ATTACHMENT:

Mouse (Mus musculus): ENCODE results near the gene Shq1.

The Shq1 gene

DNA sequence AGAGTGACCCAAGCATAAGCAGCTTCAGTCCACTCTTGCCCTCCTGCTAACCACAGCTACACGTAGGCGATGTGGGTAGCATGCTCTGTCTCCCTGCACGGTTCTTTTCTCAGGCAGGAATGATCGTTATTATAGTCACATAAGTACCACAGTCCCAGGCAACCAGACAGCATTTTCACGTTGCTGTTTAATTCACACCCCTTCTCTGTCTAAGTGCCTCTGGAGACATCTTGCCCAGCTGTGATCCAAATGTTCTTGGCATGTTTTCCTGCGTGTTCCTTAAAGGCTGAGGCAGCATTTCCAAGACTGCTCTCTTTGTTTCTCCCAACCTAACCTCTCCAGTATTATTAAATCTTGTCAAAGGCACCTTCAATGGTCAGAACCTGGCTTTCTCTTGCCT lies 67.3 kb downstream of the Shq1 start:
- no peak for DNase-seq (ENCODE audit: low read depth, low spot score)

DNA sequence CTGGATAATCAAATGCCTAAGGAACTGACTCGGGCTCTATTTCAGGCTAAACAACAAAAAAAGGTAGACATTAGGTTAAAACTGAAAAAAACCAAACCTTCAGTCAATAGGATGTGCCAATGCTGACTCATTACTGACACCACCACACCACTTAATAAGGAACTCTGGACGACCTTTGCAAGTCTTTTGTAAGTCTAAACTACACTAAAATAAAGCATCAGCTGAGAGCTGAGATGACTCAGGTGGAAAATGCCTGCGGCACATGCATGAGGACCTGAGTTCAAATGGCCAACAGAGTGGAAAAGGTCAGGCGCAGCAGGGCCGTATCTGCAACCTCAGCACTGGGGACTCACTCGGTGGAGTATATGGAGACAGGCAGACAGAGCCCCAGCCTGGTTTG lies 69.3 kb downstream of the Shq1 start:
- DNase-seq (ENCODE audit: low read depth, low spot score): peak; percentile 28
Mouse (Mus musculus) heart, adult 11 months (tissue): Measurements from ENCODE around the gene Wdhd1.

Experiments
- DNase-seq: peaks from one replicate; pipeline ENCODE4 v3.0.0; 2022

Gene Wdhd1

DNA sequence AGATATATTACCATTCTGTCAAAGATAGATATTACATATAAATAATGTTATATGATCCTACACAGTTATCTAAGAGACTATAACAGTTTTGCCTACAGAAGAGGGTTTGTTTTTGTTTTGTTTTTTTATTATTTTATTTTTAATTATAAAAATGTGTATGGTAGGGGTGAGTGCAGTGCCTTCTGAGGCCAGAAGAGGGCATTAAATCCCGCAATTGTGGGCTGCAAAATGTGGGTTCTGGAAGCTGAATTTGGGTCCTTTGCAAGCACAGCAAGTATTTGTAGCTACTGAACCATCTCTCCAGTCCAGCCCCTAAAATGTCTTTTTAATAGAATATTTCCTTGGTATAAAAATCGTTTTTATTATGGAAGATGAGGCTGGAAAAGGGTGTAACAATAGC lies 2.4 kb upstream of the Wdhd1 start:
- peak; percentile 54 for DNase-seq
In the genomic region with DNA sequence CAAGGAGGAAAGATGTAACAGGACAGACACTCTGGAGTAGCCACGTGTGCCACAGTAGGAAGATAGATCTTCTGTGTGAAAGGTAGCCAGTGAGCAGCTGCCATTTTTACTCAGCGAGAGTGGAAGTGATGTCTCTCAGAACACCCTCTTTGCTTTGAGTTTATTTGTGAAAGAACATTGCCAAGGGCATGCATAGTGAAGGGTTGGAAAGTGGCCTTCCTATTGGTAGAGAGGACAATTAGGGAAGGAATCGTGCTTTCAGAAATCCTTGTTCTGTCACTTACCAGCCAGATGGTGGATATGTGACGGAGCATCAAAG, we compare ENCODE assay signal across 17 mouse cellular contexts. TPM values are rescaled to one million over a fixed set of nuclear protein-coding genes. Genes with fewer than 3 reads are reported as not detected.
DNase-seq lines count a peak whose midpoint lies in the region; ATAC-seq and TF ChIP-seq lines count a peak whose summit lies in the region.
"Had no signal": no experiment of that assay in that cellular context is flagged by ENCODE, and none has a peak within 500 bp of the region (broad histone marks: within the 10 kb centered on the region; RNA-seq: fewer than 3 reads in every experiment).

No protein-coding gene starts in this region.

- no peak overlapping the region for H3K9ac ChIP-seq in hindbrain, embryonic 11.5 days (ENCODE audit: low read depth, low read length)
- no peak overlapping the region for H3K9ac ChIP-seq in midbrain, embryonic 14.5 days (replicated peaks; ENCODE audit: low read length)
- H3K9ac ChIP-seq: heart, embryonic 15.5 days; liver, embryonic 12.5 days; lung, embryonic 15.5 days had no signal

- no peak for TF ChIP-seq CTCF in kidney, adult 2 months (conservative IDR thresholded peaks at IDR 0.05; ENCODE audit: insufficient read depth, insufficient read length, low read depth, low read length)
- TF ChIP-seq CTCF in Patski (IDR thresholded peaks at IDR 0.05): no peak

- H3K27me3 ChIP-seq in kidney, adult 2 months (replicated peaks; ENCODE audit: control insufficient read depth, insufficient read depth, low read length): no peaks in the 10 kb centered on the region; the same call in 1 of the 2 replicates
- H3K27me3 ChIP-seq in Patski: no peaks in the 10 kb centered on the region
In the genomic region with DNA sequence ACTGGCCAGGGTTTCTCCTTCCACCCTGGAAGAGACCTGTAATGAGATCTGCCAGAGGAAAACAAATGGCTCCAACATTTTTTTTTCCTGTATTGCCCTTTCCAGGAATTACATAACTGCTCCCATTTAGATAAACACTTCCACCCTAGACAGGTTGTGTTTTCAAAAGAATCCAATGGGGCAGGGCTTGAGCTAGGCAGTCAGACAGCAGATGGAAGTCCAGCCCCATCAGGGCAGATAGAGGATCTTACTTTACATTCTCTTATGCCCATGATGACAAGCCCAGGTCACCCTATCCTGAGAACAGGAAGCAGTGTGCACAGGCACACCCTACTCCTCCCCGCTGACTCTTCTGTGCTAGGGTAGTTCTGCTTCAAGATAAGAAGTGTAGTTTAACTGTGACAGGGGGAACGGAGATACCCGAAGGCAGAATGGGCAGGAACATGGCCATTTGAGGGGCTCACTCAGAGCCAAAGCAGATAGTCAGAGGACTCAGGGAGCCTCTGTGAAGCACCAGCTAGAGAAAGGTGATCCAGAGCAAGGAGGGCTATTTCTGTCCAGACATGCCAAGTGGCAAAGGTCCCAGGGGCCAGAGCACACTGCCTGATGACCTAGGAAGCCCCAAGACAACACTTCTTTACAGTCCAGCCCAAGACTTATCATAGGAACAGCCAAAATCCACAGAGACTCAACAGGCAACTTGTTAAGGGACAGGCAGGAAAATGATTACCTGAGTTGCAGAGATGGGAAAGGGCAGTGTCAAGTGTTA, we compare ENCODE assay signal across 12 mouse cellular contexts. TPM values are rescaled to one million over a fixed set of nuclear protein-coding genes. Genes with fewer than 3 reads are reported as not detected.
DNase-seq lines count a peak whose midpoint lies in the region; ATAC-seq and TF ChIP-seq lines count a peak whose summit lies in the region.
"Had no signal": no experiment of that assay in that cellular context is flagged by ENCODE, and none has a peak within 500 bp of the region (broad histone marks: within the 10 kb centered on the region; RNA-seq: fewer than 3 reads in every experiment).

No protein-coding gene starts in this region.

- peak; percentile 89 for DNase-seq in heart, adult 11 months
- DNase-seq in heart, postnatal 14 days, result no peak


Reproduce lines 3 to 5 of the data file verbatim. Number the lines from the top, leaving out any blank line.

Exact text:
DNA sequence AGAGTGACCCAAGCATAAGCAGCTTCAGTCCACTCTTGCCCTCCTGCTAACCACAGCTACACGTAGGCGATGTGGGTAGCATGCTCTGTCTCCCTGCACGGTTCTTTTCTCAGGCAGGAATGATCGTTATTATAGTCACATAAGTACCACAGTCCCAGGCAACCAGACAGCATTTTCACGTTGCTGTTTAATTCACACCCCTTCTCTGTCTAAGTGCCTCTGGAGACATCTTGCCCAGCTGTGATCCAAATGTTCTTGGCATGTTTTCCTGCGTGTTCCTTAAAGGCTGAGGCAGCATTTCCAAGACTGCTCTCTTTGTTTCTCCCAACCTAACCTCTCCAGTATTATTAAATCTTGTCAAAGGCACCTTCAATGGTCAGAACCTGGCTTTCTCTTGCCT lies 67.3 kb downstream of the Shq1 start:
- no peak for DNase-seq (ENCODE audit: low read depth, low spot score)

DNA sequence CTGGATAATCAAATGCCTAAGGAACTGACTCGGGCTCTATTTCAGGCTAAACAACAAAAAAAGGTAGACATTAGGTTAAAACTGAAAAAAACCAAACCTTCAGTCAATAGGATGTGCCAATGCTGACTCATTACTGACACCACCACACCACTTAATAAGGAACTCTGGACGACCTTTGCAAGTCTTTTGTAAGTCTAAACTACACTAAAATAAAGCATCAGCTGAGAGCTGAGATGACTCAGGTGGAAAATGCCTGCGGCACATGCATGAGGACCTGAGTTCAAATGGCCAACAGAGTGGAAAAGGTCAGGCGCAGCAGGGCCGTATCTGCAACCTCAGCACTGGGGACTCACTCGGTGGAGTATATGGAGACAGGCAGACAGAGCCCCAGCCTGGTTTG lies 69.3 kb downstream of the Shq1 start: